ASAP - Help Diagnosing Disease - turkey poults dying quickly.

DavKarm

In the Brooder
10 Years
Apr 1, 2009
29
2
24
My famous last words: We raise chickens, how hard can turkeys be?


We received our very first batch of turkey poults from a local breeder - and within 48 hours we had ONE survivor.

We thought we did something wrong (i.e. - didn't dip their beaks and didn't put marbles in the water or food)....

So - after a week, we went to our local feed store and purchased 10 little Bourban's....(I had completely bleached the food container and the waterer - but only sifted through the sand, removing a little bit of the debris)

and now 48 hours later they are starting to die too. HELP!!! We made sure they were drinking AND eating - all 10 were - running around and so happy. But now they aren't.

I suspected coccidiosis - but if they were to have become infected would they die within 48 hours??? I am assuming these new poults contracted the disease from the survivor!

What other virulent disease is out there to cause this? Symptoms - lethargy, staggering around, and then when they finally start to go, it looks like they are gasping for air.
 

bargain

Love God, Hubby & farm
11 Years
Apr 13, 2008
8,372
421
326
Bowdon, GA
We usually keep a baby chick or two with our turkeys to be sure that they are regularly eating and drinking water. Many times they do not do this without assistance at an early age. This would be my best suggestion for working with turkeys. Also what are you feeding them and what temp is your brooder and have you calibrated that thermometer to make sure it is accurate!
 

DavKarm

In the Brooder
10 Years
Apr 1, 2009
29
2
24
The temp is fine - and the older poult was in there - I watched and saw they were all eating and drinking.

The poults are fine - and then they start chirping and then get lethargic, but keep chirping. I'm wondering if it is Pollorum considering how quickly they seem to contract it and die.
 

casportpony

Spreadsheet Queen
BYC Staff
Project Manager
Premium Feather Member
8 Years
Jun 24, 2012
108,484
291,220
2,062
The Golden State
Sorry for your losses... I've had some really bad luck with poults, too. Don't know where you live, but many States offer free or small fee necropsies, maybe you could have a necropsy done.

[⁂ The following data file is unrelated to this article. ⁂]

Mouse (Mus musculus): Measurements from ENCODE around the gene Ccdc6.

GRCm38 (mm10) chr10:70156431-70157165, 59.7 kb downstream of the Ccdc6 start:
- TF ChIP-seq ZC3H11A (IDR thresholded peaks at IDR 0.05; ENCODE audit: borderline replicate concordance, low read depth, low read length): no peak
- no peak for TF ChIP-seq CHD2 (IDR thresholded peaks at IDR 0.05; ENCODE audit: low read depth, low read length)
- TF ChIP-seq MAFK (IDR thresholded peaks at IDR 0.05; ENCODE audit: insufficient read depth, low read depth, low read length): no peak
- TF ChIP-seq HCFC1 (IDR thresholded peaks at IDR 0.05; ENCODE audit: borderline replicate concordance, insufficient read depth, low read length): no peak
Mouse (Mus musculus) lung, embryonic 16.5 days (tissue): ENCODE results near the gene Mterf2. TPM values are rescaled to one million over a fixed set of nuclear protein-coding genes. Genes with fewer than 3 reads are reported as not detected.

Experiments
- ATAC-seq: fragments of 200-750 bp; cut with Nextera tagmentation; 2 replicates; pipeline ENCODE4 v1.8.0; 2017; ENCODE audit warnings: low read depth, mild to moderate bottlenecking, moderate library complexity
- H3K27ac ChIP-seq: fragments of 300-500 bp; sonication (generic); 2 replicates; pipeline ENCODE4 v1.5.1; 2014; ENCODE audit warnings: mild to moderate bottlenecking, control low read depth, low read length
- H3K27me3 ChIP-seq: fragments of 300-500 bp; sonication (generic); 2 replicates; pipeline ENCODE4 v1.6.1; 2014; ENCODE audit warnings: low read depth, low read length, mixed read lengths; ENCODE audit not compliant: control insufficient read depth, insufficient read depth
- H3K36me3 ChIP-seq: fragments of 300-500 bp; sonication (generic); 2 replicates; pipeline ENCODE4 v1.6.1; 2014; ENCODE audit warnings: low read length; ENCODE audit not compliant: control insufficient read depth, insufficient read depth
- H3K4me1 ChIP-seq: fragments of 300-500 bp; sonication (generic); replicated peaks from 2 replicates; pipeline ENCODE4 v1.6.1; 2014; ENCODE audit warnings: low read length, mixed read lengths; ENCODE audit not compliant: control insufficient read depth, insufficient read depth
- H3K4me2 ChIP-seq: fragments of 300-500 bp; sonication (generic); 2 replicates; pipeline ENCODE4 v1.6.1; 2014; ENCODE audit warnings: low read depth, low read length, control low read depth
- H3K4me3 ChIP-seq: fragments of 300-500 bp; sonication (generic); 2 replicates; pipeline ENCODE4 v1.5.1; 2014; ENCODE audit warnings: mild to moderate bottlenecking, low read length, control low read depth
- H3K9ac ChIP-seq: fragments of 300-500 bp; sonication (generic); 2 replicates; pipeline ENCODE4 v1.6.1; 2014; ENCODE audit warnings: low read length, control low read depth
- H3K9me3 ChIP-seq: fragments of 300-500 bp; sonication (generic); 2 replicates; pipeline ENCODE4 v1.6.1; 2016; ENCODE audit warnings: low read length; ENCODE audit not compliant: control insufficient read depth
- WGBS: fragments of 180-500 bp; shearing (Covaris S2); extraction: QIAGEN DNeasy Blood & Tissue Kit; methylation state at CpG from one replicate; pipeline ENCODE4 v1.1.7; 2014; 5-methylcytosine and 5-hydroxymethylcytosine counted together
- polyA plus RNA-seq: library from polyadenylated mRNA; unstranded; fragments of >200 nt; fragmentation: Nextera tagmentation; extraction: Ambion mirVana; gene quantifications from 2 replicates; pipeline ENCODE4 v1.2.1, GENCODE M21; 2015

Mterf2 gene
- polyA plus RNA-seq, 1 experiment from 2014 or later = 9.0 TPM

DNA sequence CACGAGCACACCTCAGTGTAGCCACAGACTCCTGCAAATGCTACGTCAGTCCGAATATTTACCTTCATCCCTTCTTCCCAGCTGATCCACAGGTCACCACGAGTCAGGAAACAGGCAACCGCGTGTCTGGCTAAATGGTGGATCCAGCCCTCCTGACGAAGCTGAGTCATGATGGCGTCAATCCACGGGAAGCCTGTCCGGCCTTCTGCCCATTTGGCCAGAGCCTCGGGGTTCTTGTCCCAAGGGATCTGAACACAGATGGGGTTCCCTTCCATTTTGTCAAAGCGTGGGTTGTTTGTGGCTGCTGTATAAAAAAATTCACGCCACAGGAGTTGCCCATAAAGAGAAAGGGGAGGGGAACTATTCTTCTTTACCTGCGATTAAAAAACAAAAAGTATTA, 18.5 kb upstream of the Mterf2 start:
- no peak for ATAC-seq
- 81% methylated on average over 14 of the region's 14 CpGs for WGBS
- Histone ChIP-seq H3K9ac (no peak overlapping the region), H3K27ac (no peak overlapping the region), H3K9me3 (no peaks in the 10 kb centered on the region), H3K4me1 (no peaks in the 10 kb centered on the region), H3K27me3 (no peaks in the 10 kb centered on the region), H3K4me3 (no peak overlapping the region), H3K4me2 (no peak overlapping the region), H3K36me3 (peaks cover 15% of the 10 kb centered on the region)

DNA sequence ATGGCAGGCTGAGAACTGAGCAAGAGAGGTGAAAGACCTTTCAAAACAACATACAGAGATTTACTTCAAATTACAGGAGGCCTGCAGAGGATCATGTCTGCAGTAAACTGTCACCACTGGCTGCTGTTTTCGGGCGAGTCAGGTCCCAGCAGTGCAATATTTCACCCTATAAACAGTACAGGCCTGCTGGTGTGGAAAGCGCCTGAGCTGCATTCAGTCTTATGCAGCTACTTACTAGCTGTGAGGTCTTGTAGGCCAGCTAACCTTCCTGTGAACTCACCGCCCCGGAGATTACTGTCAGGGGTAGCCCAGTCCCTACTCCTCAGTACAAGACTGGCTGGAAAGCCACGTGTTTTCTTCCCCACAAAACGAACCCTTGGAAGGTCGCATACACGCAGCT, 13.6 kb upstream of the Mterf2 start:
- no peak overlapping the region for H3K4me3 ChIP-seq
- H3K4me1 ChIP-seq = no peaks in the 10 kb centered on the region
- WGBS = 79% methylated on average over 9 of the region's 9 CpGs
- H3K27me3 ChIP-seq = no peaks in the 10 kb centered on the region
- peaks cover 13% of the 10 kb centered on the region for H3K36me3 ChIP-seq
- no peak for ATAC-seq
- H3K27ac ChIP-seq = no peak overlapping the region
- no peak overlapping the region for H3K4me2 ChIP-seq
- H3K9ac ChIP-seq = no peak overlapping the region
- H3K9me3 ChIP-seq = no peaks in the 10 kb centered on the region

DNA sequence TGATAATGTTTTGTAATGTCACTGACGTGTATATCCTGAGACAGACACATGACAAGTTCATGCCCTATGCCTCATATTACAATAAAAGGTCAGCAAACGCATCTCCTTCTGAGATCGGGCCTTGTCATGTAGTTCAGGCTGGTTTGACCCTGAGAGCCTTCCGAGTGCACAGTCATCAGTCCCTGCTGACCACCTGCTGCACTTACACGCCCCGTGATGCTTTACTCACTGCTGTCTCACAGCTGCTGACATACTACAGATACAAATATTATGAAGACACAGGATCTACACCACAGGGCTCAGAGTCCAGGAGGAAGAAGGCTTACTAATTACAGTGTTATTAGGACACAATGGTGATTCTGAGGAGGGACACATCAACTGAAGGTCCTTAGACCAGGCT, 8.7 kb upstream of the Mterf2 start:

DavKarm

In the Brooder
10 Years
Apr 1, 2009
29
2
24
I just spoke to the State Vet and he recommended an autopsy. If they have something infectious then it needs to be identified - otherwise, maybe they are stressed. I just have trouble believing stress is killing them. So - my local vet will be doing an autopsy this afternoon.
 

kuntrygirl

Reduce, Reuse, Recycle
11 Years
Feb 20, 2008
22,031
785
461
Opelousas, Louisiana
I just spoke to the State Vet and he recommended an autopsy.   If they have something infectious then it needs to be identified - otherwise, maybe they are stressed.   I just have trouble believing stress is killing them.      So - my local vet will be doing an autopsy this afternoon.


This is good news. When I get my NPIP re-certification, the state vet said that so many people don't do necropsies on their animals to find out what happened. A lot of information is found in the results which in turn tells the owner what the problem is and can save lives of the other animals.

Glad that you're having the necropsy done. Please keep us posted.

Sorry for what has happened.
 

Partyfowl

Songster
10 Years
Oct 10, 2009
308
11
121
Pacific Northwest
I agree with the necropsy. I once had a hen keel over and die. I automatically assumed their was a great disease about to spread throughout my flock. I autopsied her and rest assured, I found 10 .22 shells in her crop. Yup.
 

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